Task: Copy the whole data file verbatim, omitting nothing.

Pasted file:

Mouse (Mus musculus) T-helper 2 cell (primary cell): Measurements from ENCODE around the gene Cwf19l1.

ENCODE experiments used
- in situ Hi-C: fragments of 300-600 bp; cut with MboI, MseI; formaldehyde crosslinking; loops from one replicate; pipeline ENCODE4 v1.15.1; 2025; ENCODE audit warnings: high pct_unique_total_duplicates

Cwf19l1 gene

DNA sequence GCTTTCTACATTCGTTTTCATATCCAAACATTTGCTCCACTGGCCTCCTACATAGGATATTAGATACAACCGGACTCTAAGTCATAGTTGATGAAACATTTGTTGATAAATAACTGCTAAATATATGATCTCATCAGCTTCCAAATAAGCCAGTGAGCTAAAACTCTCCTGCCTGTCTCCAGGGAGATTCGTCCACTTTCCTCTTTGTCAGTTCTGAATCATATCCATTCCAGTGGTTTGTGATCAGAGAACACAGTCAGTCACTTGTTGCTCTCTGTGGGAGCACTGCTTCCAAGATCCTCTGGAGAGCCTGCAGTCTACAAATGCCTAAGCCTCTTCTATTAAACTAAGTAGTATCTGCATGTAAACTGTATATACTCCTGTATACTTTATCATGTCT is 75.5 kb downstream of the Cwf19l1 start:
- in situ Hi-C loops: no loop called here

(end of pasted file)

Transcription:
Mouse (Mus musculus) T-helper 2 cell (primary cell): Measurements from ENCODE around the gene Cwf19l1.

ENCODE experiments used
- in situ Hi-C: fragments of 300-600 bp; cut with MboI, MseI; formaldehyde crosslinking; loops from one replicate; pipeline ENCODE4 v1.15.1; 2025; ENCODE audit warnings: high pct_unique_total_duplicates

Cwf19l1 gene

DNA sequence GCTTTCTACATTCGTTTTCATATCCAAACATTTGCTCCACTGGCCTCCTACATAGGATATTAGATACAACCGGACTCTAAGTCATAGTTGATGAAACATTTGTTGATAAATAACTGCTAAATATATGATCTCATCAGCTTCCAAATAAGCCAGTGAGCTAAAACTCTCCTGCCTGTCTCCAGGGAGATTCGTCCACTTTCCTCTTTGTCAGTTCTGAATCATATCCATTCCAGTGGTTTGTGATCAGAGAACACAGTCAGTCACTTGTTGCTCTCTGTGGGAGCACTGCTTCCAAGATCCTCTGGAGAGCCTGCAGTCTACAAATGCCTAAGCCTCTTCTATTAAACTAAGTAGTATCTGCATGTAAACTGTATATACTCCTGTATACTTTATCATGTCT is 75.5 kb downstream of the Cwf19l1 start:
- in situ Hi-C loops: no loop called here